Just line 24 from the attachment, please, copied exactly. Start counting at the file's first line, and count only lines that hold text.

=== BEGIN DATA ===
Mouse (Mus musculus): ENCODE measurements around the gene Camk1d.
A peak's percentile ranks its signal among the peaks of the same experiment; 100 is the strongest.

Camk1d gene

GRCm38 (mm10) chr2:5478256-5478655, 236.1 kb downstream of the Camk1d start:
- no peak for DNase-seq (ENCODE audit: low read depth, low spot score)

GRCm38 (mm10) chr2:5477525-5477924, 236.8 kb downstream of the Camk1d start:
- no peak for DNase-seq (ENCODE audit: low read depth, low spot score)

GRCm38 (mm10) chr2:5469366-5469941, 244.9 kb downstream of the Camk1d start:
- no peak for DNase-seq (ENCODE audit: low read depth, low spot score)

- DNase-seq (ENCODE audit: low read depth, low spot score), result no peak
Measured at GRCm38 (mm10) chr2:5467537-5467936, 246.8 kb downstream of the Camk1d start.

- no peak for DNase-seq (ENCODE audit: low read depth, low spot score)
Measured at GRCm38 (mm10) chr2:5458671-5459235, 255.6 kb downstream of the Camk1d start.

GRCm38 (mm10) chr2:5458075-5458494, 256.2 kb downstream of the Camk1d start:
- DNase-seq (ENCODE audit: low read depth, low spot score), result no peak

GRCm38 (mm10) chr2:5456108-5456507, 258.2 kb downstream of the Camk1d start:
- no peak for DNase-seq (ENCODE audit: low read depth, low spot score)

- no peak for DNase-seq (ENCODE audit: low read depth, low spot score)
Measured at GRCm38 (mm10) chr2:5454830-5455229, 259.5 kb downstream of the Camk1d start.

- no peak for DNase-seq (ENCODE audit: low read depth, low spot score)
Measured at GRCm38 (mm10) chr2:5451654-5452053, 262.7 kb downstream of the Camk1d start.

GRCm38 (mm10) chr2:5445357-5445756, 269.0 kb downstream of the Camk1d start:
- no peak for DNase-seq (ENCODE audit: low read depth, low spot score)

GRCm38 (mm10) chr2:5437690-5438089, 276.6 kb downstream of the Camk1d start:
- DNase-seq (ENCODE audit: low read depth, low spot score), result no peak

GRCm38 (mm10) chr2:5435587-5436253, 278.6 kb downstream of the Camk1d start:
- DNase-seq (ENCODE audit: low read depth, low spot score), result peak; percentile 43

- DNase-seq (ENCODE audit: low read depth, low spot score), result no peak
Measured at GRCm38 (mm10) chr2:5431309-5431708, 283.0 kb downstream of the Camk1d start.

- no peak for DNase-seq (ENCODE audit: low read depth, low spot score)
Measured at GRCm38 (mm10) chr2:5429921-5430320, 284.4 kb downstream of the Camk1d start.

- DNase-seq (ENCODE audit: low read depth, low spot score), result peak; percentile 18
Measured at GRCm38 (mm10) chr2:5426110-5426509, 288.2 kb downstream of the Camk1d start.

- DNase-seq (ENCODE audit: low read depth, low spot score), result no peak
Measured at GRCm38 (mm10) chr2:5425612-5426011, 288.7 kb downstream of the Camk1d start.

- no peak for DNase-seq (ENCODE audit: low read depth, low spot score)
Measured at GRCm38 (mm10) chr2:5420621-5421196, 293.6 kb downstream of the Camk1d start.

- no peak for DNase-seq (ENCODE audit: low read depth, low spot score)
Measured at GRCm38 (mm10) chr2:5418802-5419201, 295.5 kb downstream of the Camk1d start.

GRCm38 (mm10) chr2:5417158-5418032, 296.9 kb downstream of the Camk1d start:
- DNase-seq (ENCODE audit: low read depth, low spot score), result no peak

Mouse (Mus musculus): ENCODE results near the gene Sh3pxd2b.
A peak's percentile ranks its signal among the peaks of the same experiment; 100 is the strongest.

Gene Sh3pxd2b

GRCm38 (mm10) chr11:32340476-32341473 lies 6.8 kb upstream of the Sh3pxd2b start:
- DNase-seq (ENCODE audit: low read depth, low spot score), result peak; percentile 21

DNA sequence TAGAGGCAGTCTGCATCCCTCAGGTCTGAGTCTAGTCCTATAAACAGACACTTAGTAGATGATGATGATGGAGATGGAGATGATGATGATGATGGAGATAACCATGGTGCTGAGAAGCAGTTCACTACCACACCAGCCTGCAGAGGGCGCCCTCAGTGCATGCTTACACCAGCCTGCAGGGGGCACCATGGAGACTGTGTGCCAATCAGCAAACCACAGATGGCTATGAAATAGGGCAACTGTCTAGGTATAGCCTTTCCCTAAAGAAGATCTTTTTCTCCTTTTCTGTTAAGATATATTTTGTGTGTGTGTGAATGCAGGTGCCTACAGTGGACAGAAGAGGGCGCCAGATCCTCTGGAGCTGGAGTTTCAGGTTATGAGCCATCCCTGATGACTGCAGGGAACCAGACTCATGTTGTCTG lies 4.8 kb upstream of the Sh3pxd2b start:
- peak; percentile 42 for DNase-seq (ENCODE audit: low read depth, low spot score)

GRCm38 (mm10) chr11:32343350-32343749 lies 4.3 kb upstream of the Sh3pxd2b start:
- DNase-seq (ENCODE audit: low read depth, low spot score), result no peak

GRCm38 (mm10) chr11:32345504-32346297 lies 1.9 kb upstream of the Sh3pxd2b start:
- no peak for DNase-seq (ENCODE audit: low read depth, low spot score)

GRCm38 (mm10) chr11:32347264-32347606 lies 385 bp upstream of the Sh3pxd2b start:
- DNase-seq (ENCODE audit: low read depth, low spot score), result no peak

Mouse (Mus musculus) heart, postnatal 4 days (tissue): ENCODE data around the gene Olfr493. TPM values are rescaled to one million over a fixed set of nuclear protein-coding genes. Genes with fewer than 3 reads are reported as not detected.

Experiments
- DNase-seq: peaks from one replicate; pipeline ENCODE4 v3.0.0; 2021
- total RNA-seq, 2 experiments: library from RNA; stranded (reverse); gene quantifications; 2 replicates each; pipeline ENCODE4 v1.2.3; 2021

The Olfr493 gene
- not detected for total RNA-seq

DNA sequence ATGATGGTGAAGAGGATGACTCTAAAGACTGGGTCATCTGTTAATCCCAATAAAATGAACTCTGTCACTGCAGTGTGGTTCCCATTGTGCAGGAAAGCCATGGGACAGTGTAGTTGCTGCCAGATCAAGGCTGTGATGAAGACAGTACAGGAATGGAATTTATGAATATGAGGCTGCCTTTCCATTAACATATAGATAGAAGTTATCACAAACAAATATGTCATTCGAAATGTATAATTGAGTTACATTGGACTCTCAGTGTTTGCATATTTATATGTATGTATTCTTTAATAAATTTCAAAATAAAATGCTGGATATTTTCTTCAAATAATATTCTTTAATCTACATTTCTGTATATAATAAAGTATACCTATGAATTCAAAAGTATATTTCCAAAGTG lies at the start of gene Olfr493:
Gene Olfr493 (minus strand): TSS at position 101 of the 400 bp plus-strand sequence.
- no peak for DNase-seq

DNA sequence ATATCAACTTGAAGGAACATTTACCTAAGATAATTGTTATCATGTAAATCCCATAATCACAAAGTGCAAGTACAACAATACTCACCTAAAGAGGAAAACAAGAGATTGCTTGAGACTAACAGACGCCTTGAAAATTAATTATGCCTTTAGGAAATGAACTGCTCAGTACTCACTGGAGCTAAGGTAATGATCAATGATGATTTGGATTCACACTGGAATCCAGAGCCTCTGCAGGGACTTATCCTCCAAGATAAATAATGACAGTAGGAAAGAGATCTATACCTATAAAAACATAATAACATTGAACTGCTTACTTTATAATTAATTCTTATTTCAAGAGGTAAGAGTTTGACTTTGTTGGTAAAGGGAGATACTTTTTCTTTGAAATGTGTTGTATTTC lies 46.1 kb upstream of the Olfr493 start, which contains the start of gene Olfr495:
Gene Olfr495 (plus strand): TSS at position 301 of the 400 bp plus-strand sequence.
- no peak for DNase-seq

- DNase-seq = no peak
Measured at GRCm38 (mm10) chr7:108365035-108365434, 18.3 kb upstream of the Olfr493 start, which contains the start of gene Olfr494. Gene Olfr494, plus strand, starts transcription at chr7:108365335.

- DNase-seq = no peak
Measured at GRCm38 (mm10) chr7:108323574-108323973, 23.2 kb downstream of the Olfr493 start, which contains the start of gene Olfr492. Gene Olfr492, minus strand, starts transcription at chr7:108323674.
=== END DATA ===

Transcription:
GRCm38 (mm10) chr2:5437690-5438089, 276.6 kb downstream of the Camk1d start: